Editor: Loura Hall


О трансляции пуска NS-13

Цитата launch webcast will start at 10:30 a.m. EDT
Начало трансляции - 24 сентября 2020 г. в 14:30 UTC / 17:30 ДМВ


Цитата Geoff Barrett @GeoffdBarrett 10 ч. назад

Tomorrow @blueorigin will be launching their New Shepard rocket in a sub-orbital flight while carrying 12 commercial payloads.
Rocket Render by @Caspar_Stanley
#NS13 #BlueOrigin #SpaceLaunch



Цитата Blue Origin @blueorigin 9 мин. назад

The Tipping Point experiment today requires clear weather to gather usable data. We've delayed launch until 11:40 AM CDT / 16:40 UTC to allow for the cloud cover to clear in West Texas. Stay tuned for updates. #NewShepard


Ну вот, кина не будет...

Цитата Blue Origin @blueorigin 1 мин

We've detected a potential issue with the power supply to the experiments. Launch is scrubbed for today. New launch target forthcoming.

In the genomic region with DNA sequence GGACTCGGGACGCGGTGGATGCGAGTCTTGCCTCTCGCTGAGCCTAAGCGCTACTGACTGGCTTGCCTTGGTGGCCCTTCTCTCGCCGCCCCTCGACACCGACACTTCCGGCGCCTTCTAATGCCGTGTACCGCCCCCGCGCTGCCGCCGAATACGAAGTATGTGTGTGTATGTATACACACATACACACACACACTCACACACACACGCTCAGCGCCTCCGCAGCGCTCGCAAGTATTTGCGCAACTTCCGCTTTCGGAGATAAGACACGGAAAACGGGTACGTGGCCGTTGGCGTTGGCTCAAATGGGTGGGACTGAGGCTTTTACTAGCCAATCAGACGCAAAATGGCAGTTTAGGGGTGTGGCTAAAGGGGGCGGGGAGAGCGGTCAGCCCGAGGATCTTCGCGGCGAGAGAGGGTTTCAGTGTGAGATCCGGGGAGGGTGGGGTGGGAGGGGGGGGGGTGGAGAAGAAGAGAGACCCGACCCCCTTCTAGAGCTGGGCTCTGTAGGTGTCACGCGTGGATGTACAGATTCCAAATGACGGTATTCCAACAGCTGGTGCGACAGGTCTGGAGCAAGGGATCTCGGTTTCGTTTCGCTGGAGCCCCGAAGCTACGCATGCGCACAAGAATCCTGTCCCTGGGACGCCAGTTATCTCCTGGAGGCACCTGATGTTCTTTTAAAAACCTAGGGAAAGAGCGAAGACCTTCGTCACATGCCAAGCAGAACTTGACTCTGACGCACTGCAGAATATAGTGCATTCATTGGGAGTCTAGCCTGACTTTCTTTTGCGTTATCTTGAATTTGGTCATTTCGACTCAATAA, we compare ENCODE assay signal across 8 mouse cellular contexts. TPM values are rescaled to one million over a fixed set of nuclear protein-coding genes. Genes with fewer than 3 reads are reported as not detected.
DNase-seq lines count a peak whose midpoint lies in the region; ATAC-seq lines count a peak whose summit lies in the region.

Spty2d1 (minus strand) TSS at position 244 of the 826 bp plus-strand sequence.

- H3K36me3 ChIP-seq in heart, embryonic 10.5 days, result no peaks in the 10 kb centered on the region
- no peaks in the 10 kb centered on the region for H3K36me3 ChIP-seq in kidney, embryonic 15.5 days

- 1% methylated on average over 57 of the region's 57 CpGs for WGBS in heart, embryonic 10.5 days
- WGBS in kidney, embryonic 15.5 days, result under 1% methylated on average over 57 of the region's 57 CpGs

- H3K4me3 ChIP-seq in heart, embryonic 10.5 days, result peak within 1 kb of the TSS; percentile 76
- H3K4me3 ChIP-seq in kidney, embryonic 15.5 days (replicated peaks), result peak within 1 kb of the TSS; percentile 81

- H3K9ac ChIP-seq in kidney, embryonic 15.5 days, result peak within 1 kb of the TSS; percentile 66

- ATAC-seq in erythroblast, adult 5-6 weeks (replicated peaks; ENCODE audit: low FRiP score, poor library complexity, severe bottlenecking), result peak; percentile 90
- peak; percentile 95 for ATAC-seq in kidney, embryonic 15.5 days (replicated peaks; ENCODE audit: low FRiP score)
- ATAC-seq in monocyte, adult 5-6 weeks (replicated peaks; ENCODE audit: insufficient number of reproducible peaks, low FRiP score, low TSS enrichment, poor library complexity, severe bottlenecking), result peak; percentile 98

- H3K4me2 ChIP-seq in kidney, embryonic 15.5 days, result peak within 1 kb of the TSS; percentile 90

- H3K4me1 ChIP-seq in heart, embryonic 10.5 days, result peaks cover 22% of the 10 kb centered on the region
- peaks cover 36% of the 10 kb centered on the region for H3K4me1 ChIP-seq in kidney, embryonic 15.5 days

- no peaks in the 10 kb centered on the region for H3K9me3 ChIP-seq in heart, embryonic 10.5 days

Zhilinsky Valerij

Blue Origin входит в бизнес строительства космических станций.
ЦитатаBlue Origin considers entering commercial space station business
by Jeff Foust -- September 22, 2020

Work on commercial space stations would be another step in the vision of Blue Origin founder Jeff Bezos to ultimately enable millions of people to live and work in space. Credit: SpaceNews/Caleb Henry
WASHINGTON -- Commercial spaceflight company Blue Origin is considering development of commercial space stations, with NASA as a potential early customer.

Blue Origin posted a job opening Sept. 18 for am "Orbital Habitat Formulation Lead" at its headquarters in the Seattle suburb of Kent, Washington. That individual will be charged with leading the company's development of commercial space stations in low Earth orbit as a new product line.

"To develop Blue Origin's vision of millions of people living and working in space, humanity will require places for them to live and work: space destination systems in which value-creating economic activity can occur," the company states in the job description. "LEO (low Earth orbit) habitable stations, learning from but going beyond the ISS (International Space Station), are a first step."